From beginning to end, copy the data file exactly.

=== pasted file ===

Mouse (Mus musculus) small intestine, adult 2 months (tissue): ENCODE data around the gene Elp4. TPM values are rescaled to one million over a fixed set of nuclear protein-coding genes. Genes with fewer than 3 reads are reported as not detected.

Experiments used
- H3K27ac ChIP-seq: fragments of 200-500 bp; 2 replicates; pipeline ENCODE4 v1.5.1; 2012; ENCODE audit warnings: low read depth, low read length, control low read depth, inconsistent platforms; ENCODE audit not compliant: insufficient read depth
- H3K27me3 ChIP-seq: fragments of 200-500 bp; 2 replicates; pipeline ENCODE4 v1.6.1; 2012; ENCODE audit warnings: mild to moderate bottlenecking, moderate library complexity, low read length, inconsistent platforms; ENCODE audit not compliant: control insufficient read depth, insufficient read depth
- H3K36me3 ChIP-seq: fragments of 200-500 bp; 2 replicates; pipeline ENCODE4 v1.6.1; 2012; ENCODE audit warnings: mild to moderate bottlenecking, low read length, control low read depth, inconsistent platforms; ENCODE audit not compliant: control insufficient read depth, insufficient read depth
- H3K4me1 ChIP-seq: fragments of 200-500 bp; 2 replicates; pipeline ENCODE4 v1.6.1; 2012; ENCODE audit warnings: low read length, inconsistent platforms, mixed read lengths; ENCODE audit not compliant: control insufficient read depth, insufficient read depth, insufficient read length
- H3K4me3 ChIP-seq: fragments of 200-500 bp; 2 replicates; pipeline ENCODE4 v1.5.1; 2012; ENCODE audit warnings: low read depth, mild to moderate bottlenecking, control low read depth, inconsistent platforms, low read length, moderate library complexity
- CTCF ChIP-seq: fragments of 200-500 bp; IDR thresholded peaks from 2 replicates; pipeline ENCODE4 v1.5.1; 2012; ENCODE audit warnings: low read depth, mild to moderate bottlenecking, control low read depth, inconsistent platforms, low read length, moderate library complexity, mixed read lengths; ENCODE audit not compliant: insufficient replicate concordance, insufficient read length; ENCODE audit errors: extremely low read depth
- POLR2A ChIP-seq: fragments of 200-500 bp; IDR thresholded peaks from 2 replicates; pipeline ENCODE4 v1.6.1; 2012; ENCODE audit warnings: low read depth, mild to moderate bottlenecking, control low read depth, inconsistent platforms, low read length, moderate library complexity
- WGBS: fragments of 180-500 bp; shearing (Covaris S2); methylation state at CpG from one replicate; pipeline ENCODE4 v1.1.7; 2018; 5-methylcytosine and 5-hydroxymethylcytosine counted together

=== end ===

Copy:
Mouse (Mus musculus) small intestine, adult 2 months (tissue): ENCODE data around the gene Elp4. TPM values are rescaled to one million over a fixed set of nuclear protein-coding genes. Genes with fewer than 3 reads are reported as not detected.

Experiments used
- H3K27ac ChIP-seq: fragments of 200-500 bp; 2 replicates; pipeline ENCODE4 v1.5.1; 2012; ENCODE audit warnings: low read depth, low read length, control low read depth, inconsistent platforms; ENCODE audit not compliant: insufficient read depth
- H3K27me3 ChIP-seq: fragments of 200-500 bp; 2 replicates; pipeline ENCODE4 v1.6.1; 2012; ENCODE audit warnings: mild to moderate bottlenecking, moderate library complexity, low read length, inconsistent platforms; ENCODE audit not compliant: control insufficient read depth, insufficient read depth
- H3K36me3 ChIP-seq: fragments of 200-500 bp; 2 replicates; pipeline ENCODE4 v1.6.1; 2012; ENCODE audit warnings: mild to moderate bottlenecking, low read length, control low read depth, inconsistent platforms; ENCODE audit not compliant: control insufficient read depth, insufficient read depth
- H3K4me1 ChIP-seq: fragments of 200-500 bp; 2 replicates; pipeline ENCODE4 v1.6.1; 2012; ENCODE audit warnings: low read length, inconsistent platforms, mixed read lengths; ENCODE audit not compliant: control insufficient read depth, insufficient read depth, insufficient read length
- H3K4me3 ChIP-seq: fragments of 200-500 bp; 2 replicates; pipeline ENCODE4 v1.5.1; 2012; ENCODE audit warnings: low read depth, mild to moderate bottlenecking, control low read depth, inconsistent platforms, low read length, moderate library complexity
- CTCF ChIP-seq: fragments of 200-500 bp; IDR thresholded peaks from 2 replicates; pipeline ENCODE4 v1.5.1; 2012; ENCODE audit warnings: low read depth, mild to moderate bottlenecking, control low read depth, inconsistent platforms, low read length, moderate library complexity, mixed read lengths; ENCODE audit not compliant: insufficient replicate concordance, insufficient read length; ENCODE audit errors: extremely low read depth
- POLR2A ChIP-seq: fragments of 200-500 bp; IDR thresholded peaks from 2 replicates; pipeline ENCODE4 v1.6.1; 2012; ENCODE audit warnings: low read depth, mild to moderate bottlenecking, control low read depth, inconsistent platforms, low read length, moderate library complexity
- WGBS: fragments of 180-500 bp; shearing (Covaris S2); methylation state at CpG from one replicate; pipeline ENCODE4 v1.1.7; 2018; 5-methylcytosine and 5-hydroxymethylcytosine counted together